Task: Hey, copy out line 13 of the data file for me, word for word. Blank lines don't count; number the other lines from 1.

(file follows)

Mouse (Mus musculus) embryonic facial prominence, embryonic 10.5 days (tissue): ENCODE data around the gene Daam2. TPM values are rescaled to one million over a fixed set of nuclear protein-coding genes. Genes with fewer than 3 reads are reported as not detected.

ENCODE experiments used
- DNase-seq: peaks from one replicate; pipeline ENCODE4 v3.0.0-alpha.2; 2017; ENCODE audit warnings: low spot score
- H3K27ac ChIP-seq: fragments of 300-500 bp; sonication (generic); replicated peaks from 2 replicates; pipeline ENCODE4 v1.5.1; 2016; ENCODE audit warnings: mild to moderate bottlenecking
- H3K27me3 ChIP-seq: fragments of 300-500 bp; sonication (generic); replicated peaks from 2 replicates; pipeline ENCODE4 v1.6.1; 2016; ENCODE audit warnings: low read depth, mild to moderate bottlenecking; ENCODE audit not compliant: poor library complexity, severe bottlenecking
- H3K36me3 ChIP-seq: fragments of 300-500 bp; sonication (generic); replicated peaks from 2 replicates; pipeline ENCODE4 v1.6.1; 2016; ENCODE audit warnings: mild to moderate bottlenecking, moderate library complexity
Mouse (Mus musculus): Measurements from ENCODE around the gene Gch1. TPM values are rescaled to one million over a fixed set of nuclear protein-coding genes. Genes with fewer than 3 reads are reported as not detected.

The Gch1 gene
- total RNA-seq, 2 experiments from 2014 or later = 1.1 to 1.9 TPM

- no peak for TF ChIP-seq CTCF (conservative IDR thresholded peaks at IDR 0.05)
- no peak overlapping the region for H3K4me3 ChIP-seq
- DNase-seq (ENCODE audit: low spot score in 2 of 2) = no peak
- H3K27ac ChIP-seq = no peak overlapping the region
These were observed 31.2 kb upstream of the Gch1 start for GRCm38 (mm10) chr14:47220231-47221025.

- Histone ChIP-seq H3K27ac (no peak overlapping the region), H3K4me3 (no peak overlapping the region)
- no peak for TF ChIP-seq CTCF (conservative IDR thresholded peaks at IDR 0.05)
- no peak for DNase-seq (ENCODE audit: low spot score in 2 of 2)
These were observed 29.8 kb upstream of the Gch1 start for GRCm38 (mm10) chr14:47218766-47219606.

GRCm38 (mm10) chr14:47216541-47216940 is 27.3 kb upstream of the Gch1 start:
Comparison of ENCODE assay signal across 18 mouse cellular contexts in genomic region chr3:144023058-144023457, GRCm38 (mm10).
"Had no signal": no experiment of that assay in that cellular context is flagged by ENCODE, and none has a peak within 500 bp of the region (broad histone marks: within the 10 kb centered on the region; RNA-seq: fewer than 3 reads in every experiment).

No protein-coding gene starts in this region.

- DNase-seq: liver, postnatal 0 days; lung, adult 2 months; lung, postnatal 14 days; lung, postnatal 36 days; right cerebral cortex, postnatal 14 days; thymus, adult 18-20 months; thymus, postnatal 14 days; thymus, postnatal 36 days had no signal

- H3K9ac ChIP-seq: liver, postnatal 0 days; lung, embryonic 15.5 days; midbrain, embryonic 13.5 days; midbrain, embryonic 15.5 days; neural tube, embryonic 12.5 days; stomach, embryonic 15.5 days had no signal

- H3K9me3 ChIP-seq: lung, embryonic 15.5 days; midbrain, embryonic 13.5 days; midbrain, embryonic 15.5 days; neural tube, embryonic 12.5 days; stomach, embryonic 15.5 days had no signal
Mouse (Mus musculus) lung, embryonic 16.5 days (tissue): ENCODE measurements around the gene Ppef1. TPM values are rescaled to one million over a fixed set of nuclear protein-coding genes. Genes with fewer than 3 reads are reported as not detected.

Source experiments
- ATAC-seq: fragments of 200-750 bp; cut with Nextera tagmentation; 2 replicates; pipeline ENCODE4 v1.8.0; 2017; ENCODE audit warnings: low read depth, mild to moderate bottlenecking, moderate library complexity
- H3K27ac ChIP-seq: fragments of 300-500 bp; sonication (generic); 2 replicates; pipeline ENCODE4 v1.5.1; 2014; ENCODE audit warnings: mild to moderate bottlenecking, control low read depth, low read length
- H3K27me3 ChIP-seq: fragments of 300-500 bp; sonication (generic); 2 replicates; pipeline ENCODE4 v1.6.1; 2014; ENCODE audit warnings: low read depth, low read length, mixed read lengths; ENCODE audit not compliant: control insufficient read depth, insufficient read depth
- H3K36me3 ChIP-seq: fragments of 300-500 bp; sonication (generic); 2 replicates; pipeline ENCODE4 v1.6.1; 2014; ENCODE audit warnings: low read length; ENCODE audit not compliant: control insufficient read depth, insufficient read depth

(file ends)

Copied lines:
- H3K27ac ChIP-seq = no peak overlapping the region